Sunday, September 14, 2008

Reporting on Flight 93.. thoughts

I was packing to head out to my first “real” job in news in Johnstown, PA. I’d worked for 2 years as an anchor in West Virginia, but the station didn’t have live shots and was very small. In fact, we still used a paper teleprompter. This was a job with a real newsroom and live capabilities. I was excited to be in the field working as a reporter. Little did I know what field it would be.

While at the hairdresser in my hometown of Decorah, IA, I heard the news of the crash on the radio. But without pictures it was hard to understand what was going on.

By the time I came home, what had happened was all too clear. Two towers turned to rubble. My father was on the phone with my brother who lives in New York. He’d called to say he was ok.

An hour and a half later a plane crashed in Shanksville, Pennsylvania. I’d never heard of the town. A map on television it was 24 miles from Johnstown, PA. My station, WJAC, was first on the scene.

When I reported for duty the next Monday, the small newsroom of reporters, photographers and producers were exhausted. 3 reporters had covered the crash non-stop for 6 days and they desperately needed sleep.

“Sophia, we’re going to work the crap out of you for the next week or so. We’ve got to give the others a break.”

I put on a pair of comfortable shoes, pinned a flag on my lapel and jumped right in.

Live shot at noon? Yes.

Live shot at 5? Yes.

Different story at 5:30? Yes.

More at 6? Yes.

Overtime until 11? Yes.

I was honored to say, “I’m live where the offensive for the war on terror began—as 33 passengers and 7 crew members on flight 93 stormed the cockpit where terrorists were trying to take-over the plane.”

Keep in mind the plane disintegrated, along with everthing in it. For months they found stray parts in trees and bushes across the lush Somerset County countryside.

This work was hard. It was emotional.

“Today the Coroner tells me, he’s identified four

passengers by dental remains.”

Those were the first ID’s of 40. The coroner worked tirelessly to make those ID’s and give the families some peace. Each family took what was found and had their funerals.

But the site where the plane crashed is like a sacred burial ground for the heroes. The people who live in Somerset county embraced those families, and are good stewards of the memorial. In all the sadness there is about 9-11, this is the one place where there is the most healing. Because the heroes were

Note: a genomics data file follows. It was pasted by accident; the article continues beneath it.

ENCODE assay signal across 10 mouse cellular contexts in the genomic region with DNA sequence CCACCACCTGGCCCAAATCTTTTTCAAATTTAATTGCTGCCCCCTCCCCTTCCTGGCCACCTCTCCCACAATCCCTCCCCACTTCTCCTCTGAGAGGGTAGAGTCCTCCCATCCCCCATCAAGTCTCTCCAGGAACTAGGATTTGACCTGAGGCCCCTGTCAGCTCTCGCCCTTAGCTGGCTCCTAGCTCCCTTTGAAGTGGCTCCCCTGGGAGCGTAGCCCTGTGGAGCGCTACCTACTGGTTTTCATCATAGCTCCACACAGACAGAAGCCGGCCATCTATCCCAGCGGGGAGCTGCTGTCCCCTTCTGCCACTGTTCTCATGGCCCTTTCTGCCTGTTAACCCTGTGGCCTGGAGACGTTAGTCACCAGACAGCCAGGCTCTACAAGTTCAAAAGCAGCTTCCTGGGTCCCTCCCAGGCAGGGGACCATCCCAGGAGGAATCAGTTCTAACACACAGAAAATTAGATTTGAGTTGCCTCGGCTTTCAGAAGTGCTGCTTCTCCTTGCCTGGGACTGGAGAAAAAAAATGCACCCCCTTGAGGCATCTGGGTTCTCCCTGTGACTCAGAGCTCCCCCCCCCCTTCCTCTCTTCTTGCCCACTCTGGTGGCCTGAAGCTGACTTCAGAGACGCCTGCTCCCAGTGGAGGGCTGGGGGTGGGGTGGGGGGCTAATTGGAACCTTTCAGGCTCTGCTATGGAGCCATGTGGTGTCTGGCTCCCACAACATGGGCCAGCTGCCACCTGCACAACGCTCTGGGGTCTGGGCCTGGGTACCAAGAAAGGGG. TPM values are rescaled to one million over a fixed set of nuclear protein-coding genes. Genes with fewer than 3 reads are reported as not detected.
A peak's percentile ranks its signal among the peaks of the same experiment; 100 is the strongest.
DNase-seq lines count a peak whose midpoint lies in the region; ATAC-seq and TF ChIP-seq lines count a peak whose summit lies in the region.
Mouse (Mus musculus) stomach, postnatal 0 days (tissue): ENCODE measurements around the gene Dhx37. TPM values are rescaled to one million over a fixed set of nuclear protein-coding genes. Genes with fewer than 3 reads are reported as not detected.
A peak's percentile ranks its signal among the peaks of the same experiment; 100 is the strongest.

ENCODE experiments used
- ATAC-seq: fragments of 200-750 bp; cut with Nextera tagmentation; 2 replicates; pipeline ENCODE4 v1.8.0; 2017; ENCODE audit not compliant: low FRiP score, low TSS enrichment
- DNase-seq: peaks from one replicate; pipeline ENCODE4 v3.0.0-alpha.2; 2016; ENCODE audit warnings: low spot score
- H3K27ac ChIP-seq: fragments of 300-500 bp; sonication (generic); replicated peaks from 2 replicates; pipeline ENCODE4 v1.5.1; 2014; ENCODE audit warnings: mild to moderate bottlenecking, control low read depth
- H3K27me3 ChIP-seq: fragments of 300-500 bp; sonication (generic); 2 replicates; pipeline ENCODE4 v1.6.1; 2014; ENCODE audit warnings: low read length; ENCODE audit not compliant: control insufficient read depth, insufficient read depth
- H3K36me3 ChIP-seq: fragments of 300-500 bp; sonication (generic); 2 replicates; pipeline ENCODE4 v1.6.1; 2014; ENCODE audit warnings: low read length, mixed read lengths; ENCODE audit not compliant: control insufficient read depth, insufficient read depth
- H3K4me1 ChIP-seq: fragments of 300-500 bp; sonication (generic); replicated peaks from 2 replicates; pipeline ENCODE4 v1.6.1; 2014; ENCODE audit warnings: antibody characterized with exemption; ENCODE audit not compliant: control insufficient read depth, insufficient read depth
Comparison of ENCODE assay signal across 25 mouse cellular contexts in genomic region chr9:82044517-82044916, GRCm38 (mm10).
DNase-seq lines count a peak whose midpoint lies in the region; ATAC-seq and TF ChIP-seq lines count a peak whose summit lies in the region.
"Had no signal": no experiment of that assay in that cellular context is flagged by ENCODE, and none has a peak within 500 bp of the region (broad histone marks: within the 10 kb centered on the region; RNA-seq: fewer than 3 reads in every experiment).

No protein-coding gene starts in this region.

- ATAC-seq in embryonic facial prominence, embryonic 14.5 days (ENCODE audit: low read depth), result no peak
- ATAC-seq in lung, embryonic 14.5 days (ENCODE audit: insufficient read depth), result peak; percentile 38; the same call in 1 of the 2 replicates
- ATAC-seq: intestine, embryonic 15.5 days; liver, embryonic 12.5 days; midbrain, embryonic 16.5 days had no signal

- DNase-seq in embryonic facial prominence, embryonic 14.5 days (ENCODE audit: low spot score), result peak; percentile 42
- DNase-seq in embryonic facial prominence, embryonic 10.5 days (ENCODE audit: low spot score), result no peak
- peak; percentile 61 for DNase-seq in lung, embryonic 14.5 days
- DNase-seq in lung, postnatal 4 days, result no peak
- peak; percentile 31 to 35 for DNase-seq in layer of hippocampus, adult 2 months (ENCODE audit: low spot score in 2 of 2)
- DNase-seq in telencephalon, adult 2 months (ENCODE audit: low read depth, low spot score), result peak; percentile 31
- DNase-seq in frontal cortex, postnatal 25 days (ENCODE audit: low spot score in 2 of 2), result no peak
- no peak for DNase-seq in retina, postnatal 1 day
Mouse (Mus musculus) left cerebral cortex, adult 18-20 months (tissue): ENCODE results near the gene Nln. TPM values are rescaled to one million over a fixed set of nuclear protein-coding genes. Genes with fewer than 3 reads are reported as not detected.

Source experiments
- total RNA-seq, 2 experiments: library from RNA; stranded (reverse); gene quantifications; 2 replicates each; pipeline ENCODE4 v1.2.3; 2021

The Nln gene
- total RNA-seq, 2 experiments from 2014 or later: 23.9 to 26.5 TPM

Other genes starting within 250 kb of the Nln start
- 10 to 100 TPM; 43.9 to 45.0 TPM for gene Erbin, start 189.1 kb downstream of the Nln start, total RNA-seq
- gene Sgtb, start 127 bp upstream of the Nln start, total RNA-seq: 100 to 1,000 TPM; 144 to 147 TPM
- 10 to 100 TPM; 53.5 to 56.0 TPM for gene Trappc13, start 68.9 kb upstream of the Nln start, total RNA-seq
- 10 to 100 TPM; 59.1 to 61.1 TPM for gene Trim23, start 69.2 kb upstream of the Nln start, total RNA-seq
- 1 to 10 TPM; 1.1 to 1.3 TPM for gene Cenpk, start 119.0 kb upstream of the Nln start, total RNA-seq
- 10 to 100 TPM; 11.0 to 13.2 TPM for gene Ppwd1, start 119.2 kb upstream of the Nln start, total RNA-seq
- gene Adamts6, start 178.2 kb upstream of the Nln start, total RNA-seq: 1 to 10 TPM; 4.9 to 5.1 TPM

fighters. You will never see a protest at near the hallowed ground of Flight 93.

Instead, you will see little homemade flags and angels.

Next time you’re on an airplane, look around you. I often think about those 33 passengers when I’m sitting on a plane. Who would you be? I hope I’d be a hero—or at least sit by one.

For some twist of fate the passengers on Flight 93 were an incredible bunch of people. I was fortunate to meet some of their surviving relatives.

Richard Guadagno was a longtime employee of the Fish and Wildlife Service. An environmentalist with a generous heart. Look over at his picture. Don't you wish you'd gotten to know him? I do. I met his parents at the first meeting about a memorial. They were warm and sweet and deeply hurt, but still shared their story with me. They told me what a charming and caring person their son was. They told me that their daughter went to clean out Richard’s apartment “just in case,” there were things they shouldn’t see. She called later to tell them there wasn’t anything they couldn’t have seen. They miss him so much.

Jason Dahl was the Captain of Flight 93. His sister-in-law told me that he flew her to visit her husband (his brother) once when they were dating. Jason flew her out there so his brother could see her in her “pretty new dress.”

On the second anniversary of the Flight 93 crash, I was assigned to a tree planting. Many family members were there. I went to talk to a woman in a United uniform, assuming she was a friend of one of the staff. Her story was not what I expected.

“I’m Mark Bingham’s aunt. He was flying on my sky-pass.”

My heart went out to her. All Americans have survival guilt, but hers is enormous.

What can we do?

Continue to fight.

And to remember.

Read more about all the heroes here:

No comments: